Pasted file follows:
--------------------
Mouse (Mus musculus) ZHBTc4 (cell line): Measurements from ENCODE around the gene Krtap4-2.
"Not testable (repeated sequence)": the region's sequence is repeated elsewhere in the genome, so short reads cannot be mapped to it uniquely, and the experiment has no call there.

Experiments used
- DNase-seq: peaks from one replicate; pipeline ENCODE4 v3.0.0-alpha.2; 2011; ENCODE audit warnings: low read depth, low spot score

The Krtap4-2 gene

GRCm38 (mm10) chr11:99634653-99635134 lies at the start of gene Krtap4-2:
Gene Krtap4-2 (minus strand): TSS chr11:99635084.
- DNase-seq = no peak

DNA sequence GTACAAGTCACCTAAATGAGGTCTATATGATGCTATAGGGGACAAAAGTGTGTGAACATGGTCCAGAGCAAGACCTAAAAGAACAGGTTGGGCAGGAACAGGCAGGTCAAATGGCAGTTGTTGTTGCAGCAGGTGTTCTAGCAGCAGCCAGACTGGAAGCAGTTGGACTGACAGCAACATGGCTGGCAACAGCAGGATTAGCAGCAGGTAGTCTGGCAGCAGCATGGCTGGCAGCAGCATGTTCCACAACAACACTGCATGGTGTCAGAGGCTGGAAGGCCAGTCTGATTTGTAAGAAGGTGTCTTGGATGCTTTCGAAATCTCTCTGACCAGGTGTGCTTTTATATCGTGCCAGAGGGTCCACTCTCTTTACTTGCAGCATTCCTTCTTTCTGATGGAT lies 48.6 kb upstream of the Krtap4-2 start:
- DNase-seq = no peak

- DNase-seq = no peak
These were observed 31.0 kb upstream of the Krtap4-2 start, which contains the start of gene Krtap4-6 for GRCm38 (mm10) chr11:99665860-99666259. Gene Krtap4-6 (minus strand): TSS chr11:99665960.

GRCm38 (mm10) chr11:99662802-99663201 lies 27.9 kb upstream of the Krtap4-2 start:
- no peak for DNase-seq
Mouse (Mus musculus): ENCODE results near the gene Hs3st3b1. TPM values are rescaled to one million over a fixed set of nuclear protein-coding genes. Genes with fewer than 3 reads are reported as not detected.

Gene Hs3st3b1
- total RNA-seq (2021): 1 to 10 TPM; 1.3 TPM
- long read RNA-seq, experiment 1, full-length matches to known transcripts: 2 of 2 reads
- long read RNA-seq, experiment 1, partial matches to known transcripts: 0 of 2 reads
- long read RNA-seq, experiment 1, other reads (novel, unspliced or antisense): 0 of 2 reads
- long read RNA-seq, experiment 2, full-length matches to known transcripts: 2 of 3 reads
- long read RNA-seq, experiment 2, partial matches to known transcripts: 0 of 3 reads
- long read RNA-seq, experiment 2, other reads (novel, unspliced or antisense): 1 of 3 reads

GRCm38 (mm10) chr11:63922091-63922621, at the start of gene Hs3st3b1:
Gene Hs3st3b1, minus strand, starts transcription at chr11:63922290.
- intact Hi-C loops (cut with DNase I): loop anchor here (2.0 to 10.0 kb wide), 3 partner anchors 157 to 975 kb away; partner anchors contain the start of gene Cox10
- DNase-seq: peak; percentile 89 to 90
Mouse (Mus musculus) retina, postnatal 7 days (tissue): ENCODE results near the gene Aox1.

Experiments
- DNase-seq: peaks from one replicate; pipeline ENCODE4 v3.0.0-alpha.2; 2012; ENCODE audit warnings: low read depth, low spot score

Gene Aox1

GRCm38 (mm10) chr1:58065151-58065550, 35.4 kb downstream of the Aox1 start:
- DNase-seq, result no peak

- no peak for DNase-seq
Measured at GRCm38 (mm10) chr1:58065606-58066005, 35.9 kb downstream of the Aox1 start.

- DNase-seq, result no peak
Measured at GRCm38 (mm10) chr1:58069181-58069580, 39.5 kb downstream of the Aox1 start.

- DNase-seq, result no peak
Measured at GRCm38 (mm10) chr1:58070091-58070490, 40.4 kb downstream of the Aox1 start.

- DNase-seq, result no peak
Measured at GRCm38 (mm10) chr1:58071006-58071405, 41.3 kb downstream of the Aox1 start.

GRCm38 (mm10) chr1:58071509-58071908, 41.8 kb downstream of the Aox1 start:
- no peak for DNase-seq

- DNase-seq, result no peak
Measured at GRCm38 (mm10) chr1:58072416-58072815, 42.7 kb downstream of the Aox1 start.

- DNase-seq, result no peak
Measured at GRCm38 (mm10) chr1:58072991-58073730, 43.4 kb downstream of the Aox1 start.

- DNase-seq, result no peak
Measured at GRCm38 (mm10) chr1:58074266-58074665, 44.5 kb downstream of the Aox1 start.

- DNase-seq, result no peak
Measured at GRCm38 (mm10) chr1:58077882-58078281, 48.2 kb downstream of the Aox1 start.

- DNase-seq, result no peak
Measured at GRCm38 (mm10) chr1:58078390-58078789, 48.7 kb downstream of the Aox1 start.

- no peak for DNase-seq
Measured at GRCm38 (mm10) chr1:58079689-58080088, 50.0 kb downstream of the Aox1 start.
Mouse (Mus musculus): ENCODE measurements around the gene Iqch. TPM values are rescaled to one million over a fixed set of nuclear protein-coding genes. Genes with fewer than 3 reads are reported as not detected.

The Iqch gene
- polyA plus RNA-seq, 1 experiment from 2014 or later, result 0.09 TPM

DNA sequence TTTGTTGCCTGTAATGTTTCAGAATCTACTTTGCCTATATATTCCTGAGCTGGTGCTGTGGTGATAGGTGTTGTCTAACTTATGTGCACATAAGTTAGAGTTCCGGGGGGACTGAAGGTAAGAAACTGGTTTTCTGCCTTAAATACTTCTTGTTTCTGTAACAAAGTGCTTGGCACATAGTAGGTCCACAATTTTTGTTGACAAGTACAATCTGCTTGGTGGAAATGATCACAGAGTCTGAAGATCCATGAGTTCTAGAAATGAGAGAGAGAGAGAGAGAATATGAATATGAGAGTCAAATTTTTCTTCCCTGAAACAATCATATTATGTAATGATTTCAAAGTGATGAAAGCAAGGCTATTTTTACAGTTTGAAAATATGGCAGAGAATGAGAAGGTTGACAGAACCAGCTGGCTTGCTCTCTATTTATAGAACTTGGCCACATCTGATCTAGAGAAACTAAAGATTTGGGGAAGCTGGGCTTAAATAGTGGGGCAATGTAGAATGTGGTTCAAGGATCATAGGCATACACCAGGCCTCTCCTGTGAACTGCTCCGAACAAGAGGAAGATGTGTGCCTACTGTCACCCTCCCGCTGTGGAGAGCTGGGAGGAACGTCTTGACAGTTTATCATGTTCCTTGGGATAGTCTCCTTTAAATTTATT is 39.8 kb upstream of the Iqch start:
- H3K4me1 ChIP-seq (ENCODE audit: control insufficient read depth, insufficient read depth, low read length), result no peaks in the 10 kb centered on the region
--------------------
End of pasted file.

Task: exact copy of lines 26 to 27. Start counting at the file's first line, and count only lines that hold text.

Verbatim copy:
- intact Hi-C loops (cut with DNase I): loop anchor here (2.0 to 10.0 kb wide), 3 partner anchors 157 to 975 kb away; partner anchors contain the start of gene Cox10
- DNase-seq: peak; percentile 89 to 90